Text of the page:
Probate Law

1. Duties Of Personal Representative
2. Steps Prior To Formal Administration Of Estate
3. Claims Against Estate
4. Estate Inventory, Appraisal And Record Keeping
5. Estate Taxes
6. Estate Expenses And Compensation
7. Estate Allowances And Distributions
8. Conclusion

Return to: Introduction to the Process of Probate


Section 5 - Estate Taxes

Notices of Fiduciary Relationship

The federal and California tax laws require that personal representatives notify the respective taxing authorities of their appointment and of their discharge. The effect of these notices is to establish the place where the taxing authorities must send communications. For example, filing of notices of fiduciary relationship will require the taxing authorities to send any notice of a proposed deficiency in the decedent's or the estate's income tax to the personal representative rather than to a beneficiary.

Our office prepares Notices of Fiduciary Relationship addressed to the Internal Revenue Service and the Franchise Tax Board for signature by the personal representative.

Taxpayer Account Numbers

The use of electronic data processing for federal income tax returns has resulted in the enactment of laws and regulations requiring the use of identifying numbers on tax returns. Every estate that is required to file any federal tax returns must apply for an employer identification number, which is the estate's tax account number. Our office obtains such numbers for the personal representative. When asked by a payor of income for a tax number for the estate, the personal representative should furnish the estate's employer identification number.

Federal Estate Tax

The United States government levies an estate tax based on the decedent's right to transmit property at death. The estate tax is normally paid by the estate, but may be allocated and charged to the beneficiaries of the estate under certain circumstances. A return must be filed for the estate of a decedent if the estate has a "gross value" in excess of the current exemption amount. Because the exemption amount is subject to frequent change, please ask us what the exemption amount is for the current year. "Gross value" includes the assets in the probate estate (listed in the inventory) and may also include certain assets that are not distributed by the decedent's ill, such as life insurance proceeds, jointly-owned property, and assets previously transferred by the decedent in trust or otherwise. The federal estate tax is based upon the value of the assets included in the estate for tax purposes as of the date of death, or at the estate's option, as of the date six months after the date of death. The latter date is called the "alternate valuation date." The federal rule for calculating the value of an estate's assets on the alternate valuation date has exceptions, however. If the alternate valuation date is elected and any asset is sold or distributed during the first six months following the date of death, the estate's assets are valued as follows: all assets not sold or distributed are valued as of the alternate date, but any assets sold or distributed within the first six months are valued as of the date of sale or distribution. Therefore, if alternate valuation is elected, the sale or distribution of estate assets can affect the federal estate tax due.

Certain United States Treasury Bonds may be redeemed at par in satisfaction of the estate tax, even if the market value is less than par. If the estate holds any of these eligible bonds, they should not be sold until the federal estate taxes have been finally determined by audit and paid.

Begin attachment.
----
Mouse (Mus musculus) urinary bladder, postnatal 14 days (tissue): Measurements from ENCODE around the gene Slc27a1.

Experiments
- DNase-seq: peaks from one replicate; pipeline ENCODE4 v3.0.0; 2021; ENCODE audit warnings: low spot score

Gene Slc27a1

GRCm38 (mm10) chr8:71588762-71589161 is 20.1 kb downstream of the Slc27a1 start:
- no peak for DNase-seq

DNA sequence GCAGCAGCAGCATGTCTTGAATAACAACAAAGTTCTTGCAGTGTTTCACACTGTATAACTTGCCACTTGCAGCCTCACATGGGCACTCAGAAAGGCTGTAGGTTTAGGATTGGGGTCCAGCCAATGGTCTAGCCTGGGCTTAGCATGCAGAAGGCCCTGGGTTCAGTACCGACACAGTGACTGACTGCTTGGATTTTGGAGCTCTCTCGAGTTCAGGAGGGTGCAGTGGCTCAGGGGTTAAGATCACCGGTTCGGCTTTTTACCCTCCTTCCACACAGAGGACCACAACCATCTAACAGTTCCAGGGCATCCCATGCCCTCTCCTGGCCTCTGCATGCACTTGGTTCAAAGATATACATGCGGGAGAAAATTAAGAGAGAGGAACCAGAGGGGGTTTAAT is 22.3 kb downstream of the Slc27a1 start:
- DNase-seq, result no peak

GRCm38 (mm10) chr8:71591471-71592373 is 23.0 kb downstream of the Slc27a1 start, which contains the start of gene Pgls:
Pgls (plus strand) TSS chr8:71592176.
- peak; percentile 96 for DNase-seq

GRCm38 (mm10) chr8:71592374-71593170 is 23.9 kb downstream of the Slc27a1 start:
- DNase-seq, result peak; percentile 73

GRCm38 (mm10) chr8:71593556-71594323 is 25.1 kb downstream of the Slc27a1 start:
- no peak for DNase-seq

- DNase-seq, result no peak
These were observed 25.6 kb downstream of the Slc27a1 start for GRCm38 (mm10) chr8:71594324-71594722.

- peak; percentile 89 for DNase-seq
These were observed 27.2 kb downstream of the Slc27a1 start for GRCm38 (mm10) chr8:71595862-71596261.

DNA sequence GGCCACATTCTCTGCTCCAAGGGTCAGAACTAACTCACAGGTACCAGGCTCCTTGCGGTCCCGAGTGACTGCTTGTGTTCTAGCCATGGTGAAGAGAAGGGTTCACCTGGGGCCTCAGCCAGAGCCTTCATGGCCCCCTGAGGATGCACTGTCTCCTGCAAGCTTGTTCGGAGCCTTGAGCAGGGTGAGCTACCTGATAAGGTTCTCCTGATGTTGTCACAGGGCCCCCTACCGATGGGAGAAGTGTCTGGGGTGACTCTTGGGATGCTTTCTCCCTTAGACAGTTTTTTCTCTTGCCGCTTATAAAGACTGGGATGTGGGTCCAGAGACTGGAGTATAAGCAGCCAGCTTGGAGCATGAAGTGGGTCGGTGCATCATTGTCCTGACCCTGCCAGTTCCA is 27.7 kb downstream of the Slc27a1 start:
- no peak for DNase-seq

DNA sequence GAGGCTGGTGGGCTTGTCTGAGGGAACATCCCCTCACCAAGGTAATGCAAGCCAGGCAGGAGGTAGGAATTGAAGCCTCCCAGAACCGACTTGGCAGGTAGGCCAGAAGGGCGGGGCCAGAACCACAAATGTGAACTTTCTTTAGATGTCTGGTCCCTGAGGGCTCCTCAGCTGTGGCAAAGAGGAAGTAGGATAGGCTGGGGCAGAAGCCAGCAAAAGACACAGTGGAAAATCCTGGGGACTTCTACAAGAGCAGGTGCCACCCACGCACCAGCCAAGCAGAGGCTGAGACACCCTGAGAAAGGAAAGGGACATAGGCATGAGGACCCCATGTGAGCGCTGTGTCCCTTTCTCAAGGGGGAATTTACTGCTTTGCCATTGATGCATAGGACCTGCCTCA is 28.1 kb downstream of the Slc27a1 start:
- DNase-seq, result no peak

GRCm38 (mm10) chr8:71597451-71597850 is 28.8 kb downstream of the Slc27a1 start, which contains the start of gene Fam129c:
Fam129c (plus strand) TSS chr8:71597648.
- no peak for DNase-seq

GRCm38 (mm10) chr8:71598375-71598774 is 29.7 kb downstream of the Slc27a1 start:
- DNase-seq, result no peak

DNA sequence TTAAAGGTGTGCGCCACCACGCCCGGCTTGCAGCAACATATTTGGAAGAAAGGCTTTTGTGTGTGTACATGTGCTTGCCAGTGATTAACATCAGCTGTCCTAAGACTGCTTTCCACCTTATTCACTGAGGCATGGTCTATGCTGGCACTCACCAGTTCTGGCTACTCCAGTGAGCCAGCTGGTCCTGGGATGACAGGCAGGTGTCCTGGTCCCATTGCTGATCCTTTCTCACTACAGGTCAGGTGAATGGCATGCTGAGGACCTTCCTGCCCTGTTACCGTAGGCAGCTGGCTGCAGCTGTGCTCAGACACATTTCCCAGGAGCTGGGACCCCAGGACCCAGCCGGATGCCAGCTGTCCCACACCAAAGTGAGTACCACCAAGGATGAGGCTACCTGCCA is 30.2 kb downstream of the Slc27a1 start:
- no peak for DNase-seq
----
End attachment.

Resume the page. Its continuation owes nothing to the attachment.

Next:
California Estate Tax

California no longer imposes an inheritance tax. However, there is still a California estate tax, which is equal to the amount of the state death tax credit allowable with respect to property situated in California that is included on the federal estate tax return. The California estate tax return is due and the estate tax must be paid within nine months after the date of death. You must sign the return as the personal representative. If the estate is not large enough to require a federal estate tax return, no California estate tax will be due either, and no California estate tax return will be required.

Gift Taxes

If the decedent made any gifts in the year prior to his or her death, it may be necessary to file federal and state gift tax returns. California no longer imposes a gift tax, but some other states still do. Please supply the estate attorney with copies of any gift tax returns filed by the decedent in prior years, as well as any information you have about any recent gifts. It may also be necessary to file delinquent gift tax returns for unreported gifts made by the decedent in recent years.

Gift taxes paid after death are deductible on the estate tax return, but any federal gift tax paid or payable with respect to gifts made within three years of the decedent's death must be included as an asset on the federal estate tax return.

Income Taxes

We strongly advise retention of a certified public accountant with significant experience in preparation of Decedent's income tax returns. Final income tax returns must be filed for the portion of the year prior to the decedent's death and are due by April 15th of the following year. Extensions of time to prepare such returns can be obtained if necessary. The personal representative may select a fiscal year for the estate. Selection of a fiscal year may permit some reduction of total tax liability or at least a deferral of some tax liability. Given sufficient information, we can recommend the choice of a fiscal year for the estate.

Unlike an individual, an estate is entitled to an income tax deduction for amounts of income or principal paid or distributed to certain beneficiaries during the year, who must in turn include those amounts in their income tax returns for that year. Significant income tax savings may be possible by proper planning.

Real Property Taxes

The personal representative must plan to pay all real property taxes when due. The first installment of taxes on California real property is delinquent on December 11th, and the second installment on April 11th.

The county assessor of each county in which the decedent held real property must be notified first of the change of ownership from the decedent to the estate; and then upon distribution of the real property from the estate to the beneficiary. The change of ownership may result in a reassessment for property tax purposes, depending on the relationship of the transferee. We will prepare the necessary change of ownership forms.

The information you obtain at this site is not, nor is it intended to be, legal advice. You should consult an attorney for individual advice regarding your own situation.